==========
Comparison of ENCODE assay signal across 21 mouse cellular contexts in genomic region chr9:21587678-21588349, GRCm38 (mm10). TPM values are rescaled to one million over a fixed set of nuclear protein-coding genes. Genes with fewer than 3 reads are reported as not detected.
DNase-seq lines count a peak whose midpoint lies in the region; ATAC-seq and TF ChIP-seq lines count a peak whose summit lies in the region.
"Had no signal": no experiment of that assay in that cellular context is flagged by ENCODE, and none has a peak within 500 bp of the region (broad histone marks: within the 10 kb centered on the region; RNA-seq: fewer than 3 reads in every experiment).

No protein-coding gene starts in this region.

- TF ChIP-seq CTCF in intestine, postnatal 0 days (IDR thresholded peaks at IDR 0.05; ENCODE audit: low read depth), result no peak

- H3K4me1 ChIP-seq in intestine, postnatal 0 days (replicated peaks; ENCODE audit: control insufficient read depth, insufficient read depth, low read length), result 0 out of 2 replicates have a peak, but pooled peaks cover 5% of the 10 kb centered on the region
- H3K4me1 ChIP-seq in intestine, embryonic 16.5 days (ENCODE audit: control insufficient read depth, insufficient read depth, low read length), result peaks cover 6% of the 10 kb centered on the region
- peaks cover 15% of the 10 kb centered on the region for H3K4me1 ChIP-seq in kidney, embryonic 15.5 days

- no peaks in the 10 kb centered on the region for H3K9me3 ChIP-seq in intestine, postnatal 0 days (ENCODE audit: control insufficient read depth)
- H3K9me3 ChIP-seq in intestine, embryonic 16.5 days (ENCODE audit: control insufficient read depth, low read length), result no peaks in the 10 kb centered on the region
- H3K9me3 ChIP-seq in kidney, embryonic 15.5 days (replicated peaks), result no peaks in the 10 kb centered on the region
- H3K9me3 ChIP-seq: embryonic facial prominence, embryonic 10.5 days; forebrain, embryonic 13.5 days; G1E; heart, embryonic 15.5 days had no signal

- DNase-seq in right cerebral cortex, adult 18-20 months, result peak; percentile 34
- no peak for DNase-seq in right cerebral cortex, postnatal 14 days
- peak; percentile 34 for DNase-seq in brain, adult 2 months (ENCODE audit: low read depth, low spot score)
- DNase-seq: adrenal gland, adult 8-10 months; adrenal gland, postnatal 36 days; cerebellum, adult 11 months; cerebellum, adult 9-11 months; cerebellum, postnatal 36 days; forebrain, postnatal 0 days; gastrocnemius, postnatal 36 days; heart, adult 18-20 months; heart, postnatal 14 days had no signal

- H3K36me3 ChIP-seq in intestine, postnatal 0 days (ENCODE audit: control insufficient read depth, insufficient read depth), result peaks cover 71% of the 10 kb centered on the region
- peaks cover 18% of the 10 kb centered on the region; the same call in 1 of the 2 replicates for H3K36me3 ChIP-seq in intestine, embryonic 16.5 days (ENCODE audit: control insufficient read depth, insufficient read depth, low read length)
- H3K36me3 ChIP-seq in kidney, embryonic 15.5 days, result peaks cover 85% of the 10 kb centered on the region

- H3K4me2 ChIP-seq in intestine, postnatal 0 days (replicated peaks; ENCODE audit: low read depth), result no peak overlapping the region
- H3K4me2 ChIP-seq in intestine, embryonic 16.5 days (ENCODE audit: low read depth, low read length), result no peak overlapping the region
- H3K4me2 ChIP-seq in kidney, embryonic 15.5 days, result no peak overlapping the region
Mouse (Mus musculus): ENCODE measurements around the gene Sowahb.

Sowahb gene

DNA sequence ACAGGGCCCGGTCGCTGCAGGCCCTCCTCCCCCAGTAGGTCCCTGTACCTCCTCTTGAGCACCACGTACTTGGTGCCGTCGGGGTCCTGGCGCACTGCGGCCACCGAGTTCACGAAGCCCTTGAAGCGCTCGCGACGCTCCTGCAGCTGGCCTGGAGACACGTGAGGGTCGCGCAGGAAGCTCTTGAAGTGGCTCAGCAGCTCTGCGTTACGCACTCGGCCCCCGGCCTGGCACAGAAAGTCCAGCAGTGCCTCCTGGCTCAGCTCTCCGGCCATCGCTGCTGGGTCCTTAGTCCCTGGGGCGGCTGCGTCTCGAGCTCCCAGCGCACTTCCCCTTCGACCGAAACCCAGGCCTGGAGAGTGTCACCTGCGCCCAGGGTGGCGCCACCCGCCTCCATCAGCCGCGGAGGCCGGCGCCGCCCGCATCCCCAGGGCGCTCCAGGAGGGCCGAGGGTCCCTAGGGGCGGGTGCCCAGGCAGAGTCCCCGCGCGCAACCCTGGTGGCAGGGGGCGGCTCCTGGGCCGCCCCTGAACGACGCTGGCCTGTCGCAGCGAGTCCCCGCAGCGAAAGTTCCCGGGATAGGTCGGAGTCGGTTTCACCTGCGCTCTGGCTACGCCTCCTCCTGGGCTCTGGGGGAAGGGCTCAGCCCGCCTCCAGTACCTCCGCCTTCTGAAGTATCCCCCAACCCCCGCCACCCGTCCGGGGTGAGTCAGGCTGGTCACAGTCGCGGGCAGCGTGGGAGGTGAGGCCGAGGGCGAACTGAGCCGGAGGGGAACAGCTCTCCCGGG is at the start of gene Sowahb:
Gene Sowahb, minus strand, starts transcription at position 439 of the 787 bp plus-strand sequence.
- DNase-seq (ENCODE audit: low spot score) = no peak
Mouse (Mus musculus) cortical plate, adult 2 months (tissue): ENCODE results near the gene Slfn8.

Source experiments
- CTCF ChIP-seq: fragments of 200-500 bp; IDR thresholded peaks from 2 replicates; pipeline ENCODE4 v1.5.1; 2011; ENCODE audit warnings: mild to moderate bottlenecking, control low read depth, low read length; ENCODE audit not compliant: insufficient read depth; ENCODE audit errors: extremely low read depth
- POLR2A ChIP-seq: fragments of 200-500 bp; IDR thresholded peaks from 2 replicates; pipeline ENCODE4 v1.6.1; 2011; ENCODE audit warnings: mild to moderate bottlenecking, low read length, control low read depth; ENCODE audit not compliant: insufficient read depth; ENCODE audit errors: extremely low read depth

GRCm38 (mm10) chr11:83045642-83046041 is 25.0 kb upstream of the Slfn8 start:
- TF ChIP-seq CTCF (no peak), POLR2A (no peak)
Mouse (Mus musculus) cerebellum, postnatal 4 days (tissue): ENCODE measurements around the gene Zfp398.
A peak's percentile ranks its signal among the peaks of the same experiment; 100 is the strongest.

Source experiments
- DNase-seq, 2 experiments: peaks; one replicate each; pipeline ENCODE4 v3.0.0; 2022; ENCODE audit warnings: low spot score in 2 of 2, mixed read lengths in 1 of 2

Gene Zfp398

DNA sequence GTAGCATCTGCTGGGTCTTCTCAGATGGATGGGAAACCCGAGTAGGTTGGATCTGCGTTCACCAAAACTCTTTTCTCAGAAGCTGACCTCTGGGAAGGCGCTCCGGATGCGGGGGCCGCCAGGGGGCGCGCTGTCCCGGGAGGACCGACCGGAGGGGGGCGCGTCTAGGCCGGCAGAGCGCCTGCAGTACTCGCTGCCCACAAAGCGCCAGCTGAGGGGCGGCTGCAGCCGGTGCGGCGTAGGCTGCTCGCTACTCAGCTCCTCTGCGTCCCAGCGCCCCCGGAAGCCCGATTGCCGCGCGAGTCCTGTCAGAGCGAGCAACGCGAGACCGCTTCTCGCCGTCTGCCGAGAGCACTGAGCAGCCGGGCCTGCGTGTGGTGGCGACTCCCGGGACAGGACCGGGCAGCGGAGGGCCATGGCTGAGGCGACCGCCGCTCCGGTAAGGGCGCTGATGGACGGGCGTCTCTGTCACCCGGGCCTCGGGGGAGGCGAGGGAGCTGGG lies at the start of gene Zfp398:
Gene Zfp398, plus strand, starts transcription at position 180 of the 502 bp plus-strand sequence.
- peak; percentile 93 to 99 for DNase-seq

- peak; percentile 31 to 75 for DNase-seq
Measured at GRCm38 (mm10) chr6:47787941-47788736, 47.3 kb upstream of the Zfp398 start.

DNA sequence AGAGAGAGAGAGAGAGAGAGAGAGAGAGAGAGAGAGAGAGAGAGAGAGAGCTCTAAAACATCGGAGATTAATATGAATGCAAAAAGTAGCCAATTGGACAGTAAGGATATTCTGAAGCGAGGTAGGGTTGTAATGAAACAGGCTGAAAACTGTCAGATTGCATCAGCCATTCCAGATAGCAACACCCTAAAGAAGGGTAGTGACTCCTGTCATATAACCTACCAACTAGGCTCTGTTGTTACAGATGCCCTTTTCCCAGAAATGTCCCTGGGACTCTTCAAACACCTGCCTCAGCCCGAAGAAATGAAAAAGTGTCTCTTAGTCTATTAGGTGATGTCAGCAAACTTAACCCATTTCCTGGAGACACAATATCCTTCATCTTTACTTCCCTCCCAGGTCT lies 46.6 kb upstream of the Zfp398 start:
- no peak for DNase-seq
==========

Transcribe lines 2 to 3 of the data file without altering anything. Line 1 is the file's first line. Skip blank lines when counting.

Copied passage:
DNase-seq lines count a peak whose midpoint lies in the region; ATAC-seq and TF ChIP-seq lines count a peak whose summit lies in the region.
"Had no signal": no experiment of that assay in that cellular context is flagged by ENCODE, and none has a peak within 500 bp of the region (broad histone marks: within the 10 kb centered on the region; RNA-seq: fewer than 3 reads in every experiment).